The State Attorney's Office will review the evidence and decide whether to formally charge the players.

Most of the players are accused of using stolen credit card information to transfer money to their student debit card accounts, which they then used to purchase laptop computers, iPads and headphones, among other items.

The nine players are facing 62 criminal counts.

Seven of the nine are accused of making one purchase. Smith and Telfort are accused of using multiple cards to make multiple purchases.

According to the complaints, Callaway spent 2,022.44 on a 13-inch MacBook Pro, which came with gloss black Beats headphones thanks to a coupon code, after using the stolen credit card to transfer $1,970 into his student debit account. Scarlett also bought a MacBook with rose gold headphones.

The same complaint says some of the players admitted to selling what they bought. On Aug. 1, Smith bought three different types of Beats headphones ranging in price from $69.99 to $149.99.

The complaint filed against Scarlett says he used his girlfriend's account to make his purchase after transferring $1,940 from the stolen card to it.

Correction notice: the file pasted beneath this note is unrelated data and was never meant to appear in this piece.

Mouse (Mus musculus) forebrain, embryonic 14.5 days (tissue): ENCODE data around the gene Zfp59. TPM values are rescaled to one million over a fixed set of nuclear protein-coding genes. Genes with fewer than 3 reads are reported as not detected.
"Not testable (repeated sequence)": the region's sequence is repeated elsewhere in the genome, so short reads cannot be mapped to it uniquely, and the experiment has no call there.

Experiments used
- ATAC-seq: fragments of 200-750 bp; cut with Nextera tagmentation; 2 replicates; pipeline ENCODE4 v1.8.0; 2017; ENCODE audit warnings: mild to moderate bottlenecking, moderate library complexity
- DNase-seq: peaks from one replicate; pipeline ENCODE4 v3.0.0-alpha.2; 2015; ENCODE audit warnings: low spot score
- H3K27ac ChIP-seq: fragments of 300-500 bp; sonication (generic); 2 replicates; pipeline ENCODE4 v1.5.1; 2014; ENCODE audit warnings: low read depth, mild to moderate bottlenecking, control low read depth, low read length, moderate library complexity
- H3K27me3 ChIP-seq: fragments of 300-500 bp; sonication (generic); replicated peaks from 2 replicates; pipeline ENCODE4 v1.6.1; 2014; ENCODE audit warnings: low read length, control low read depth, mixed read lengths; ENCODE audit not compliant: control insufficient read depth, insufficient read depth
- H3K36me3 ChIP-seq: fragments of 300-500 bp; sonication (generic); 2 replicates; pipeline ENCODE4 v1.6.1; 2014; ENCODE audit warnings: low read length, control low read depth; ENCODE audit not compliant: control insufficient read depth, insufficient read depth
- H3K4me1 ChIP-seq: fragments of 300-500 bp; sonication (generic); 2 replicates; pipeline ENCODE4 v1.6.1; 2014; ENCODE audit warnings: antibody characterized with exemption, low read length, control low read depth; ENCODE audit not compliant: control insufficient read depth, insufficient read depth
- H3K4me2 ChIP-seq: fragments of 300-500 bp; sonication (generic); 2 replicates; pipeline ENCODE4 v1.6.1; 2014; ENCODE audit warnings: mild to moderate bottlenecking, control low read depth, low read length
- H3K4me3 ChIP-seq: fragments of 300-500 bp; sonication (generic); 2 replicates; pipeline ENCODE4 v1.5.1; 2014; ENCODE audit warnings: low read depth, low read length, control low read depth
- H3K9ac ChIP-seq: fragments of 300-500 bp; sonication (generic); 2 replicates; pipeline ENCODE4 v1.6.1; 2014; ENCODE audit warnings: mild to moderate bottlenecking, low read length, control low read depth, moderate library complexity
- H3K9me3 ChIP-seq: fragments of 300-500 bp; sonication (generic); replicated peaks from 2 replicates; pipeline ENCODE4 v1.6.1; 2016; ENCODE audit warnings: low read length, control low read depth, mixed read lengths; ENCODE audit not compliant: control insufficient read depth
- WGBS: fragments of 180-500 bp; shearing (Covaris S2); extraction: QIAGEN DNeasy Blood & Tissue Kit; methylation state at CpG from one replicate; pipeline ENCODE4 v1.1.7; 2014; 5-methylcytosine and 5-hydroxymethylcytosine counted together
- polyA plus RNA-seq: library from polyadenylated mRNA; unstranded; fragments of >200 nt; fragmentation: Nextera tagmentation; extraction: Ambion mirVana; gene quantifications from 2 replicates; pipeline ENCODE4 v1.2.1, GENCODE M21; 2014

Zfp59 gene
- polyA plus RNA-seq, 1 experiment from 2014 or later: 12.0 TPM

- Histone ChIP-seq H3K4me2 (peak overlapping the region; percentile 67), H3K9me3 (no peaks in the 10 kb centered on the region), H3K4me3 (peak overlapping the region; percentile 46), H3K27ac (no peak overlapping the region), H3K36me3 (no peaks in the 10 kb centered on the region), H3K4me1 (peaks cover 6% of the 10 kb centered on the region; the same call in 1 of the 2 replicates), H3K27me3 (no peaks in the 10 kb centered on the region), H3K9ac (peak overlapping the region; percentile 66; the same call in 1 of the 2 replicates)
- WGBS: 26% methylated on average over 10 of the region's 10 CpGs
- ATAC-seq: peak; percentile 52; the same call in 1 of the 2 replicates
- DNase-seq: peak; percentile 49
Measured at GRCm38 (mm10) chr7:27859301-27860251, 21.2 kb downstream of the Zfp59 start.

When interviewed by police, she said Scarlett told her there was money on her account from "an agent" in New York and that he needed her to come with him to the UF bookstore to pick out a computer. He told police he transferred the money to her account because “he needed the money but did not want to get in trouble."


Telfort is alleged to have used stolen information to buy items ranging from a combo meal at Sonic to an iPad (with $99 insurance) to gummy worms.

The group has a heavy South Florida connection. The two most prominent names -- Callaway, a starting receiver, and Scarlett, a starting running back -- are both from the area, with Callaway, like Telfort, having attended Booker T. Washington in Miami and Scarlett having attended St. Thomas Aquinas in Ft. Lauderdale.

Davis attended Miami Central. Houston attended Plantation American Heritage, and Desir-Jones is also an Aquinas alum.

Scarlett, Callaway, Miller, Davis, Desir-Jones, Smith and Telfort have been suspended since Aug. 13. Scarlett and Wells joined them on Aug. 30.

The news of the affidavits being filed broke in the middle of coach Jim McElwain's press conference on Monday, and McElwain said he was unaware of it. When asked, he said no decisions have been made about the futures of those players.

“You’re asking me something I don’t even know about,” he said.

He added that, if charged, the news could change the players' situations.

"Darn right," he said.

Center T.J. McCoy, who spoke to reporters shortly after McElwain, said he still has faith in those players returning.

"I really believe that those guys are gonna come back," he said, "and I believe they're gonna help us to have a great season."

September 07, 2017

Florida cancels game against Northern Colorado

The Gators wont play Northern Colorado this Saturday in The Swamp. The school announced Thursday that the game is canceled and wont be rescheduled due to Hurricane Irma.